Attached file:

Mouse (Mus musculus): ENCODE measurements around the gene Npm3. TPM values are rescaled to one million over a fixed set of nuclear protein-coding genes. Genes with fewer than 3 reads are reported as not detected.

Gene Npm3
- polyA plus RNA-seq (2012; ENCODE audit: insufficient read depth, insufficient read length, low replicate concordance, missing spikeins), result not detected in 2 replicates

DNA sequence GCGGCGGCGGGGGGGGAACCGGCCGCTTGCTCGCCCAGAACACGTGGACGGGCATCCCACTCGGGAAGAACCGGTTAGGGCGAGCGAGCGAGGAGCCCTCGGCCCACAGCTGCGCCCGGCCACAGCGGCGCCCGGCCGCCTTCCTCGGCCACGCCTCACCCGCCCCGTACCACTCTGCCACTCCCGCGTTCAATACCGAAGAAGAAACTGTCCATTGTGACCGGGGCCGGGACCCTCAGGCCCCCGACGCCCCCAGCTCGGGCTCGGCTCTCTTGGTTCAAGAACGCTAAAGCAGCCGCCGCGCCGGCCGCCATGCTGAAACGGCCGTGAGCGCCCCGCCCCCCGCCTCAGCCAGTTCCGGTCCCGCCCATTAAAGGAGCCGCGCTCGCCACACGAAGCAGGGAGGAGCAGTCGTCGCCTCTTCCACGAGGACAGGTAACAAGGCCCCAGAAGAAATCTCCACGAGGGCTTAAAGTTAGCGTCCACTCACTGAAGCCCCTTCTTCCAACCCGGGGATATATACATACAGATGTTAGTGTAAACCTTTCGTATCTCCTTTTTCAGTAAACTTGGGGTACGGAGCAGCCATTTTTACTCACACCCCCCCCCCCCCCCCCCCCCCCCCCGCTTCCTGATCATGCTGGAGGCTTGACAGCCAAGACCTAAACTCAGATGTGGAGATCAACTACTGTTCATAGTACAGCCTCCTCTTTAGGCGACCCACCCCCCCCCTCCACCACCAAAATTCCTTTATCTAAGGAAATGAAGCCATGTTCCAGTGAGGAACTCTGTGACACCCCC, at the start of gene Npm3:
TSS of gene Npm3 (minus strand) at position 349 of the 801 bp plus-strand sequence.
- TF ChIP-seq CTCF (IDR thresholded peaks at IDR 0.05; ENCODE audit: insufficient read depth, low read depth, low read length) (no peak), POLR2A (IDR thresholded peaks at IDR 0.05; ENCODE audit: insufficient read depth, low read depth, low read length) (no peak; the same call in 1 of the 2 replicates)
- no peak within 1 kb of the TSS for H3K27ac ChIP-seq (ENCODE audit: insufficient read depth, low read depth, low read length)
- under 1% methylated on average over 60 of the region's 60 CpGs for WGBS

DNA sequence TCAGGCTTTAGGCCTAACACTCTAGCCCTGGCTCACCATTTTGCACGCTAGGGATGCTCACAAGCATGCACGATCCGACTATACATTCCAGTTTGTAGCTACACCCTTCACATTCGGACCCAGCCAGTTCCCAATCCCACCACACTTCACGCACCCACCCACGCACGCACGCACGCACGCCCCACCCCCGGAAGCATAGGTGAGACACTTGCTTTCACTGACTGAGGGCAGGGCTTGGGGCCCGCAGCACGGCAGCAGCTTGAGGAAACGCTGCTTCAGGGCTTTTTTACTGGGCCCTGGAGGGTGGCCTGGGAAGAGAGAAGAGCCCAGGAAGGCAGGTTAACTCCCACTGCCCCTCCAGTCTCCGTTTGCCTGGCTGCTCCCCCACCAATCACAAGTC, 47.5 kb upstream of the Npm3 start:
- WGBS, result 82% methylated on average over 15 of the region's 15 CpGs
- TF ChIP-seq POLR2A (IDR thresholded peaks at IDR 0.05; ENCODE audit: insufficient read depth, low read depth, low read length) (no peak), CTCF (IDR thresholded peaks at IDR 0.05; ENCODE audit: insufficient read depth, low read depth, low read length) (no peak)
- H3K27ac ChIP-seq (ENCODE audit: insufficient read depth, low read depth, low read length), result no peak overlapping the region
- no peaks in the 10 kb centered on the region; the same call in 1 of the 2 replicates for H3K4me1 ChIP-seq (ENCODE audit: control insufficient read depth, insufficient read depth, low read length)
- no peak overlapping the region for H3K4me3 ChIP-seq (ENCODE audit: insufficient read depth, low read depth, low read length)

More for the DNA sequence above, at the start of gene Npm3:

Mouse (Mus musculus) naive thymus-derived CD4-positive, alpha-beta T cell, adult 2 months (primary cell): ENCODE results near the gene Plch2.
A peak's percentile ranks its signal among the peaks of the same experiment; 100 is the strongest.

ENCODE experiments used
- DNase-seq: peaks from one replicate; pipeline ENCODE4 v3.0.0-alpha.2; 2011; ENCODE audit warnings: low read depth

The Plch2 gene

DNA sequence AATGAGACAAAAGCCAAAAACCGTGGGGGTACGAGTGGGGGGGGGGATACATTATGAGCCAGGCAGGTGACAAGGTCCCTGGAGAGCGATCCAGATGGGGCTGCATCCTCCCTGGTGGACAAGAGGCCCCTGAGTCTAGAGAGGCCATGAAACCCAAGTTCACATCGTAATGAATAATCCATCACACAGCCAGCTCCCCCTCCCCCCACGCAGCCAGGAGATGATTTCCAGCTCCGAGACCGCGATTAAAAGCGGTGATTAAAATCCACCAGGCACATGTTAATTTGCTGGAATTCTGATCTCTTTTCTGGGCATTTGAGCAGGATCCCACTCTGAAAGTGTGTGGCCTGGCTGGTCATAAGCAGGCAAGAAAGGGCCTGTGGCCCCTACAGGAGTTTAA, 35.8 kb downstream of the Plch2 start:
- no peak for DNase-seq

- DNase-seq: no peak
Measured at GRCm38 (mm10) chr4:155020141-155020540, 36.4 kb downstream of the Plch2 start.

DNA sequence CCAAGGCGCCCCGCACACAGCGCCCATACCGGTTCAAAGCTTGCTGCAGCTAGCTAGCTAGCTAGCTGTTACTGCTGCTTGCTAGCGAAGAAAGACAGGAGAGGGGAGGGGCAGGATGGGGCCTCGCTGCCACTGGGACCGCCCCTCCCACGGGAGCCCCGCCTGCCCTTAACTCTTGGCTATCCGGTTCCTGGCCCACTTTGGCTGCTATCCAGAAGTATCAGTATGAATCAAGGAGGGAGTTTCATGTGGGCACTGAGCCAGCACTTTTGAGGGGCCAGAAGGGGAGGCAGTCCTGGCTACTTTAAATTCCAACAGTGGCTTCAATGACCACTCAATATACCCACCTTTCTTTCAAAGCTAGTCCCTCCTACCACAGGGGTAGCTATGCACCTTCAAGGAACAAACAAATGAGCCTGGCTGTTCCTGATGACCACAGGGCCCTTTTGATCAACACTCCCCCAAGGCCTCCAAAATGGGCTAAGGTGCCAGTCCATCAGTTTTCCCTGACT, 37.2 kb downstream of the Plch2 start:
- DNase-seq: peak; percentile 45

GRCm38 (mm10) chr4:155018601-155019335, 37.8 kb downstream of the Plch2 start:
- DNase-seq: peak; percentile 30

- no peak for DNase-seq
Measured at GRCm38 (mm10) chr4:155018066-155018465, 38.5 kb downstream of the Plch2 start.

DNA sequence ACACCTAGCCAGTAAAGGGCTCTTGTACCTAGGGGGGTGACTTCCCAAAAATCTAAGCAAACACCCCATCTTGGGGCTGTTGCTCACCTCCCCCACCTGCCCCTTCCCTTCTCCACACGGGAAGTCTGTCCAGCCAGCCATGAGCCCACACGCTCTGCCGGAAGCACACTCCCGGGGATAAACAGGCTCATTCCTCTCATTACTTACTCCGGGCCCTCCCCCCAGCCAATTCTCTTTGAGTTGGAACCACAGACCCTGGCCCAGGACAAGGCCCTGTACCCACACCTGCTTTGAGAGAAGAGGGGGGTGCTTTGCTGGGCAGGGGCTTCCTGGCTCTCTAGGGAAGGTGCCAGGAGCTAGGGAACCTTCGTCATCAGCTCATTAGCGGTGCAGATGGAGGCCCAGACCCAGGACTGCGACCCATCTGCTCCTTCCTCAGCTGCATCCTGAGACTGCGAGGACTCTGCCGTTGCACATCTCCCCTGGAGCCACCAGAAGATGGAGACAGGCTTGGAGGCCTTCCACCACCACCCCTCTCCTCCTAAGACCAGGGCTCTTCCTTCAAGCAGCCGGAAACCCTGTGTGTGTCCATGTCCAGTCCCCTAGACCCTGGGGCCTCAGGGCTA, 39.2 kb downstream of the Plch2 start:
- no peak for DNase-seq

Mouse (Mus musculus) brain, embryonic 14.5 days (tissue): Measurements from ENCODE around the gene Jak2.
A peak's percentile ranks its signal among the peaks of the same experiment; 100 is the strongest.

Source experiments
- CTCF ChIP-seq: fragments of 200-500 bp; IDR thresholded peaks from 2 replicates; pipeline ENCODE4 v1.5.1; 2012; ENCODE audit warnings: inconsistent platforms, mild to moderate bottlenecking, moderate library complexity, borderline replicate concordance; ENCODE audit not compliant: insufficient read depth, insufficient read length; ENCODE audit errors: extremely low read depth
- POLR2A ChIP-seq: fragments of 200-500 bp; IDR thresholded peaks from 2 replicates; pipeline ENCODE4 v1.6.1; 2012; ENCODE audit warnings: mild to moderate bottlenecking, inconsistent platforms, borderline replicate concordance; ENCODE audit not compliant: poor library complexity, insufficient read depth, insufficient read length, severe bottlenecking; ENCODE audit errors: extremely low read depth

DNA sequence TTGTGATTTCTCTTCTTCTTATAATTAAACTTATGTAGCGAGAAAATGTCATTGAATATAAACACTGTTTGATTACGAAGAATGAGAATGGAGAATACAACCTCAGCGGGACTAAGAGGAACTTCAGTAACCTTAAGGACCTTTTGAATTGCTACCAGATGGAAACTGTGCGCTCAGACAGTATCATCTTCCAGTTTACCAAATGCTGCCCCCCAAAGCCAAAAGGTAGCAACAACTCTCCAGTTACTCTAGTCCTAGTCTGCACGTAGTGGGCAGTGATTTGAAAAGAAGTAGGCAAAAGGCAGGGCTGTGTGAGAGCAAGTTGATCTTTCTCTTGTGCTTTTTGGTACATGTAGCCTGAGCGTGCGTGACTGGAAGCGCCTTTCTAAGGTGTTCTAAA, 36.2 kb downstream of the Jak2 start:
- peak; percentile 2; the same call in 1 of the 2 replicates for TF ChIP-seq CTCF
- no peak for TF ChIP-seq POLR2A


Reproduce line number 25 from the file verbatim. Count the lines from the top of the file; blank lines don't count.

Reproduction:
DNA sequence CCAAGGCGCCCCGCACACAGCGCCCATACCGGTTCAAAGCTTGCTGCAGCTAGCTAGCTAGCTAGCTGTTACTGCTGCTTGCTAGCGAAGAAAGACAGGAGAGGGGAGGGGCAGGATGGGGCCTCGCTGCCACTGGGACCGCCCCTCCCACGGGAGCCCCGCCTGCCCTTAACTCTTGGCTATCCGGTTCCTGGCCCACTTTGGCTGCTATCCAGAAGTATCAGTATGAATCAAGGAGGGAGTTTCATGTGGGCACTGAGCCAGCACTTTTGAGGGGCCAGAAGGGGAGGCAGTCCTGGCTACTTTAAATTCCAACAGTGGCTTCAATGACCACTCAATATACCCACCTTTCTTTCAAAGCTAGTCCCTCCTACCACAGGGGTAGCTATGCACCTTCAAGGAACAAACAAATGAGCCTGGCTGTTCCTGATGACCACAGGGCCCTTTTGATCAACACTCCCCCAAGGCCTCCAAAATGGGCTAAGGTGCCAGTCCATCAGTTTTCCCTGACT, 37.2 kb downstream of the Plch2 start: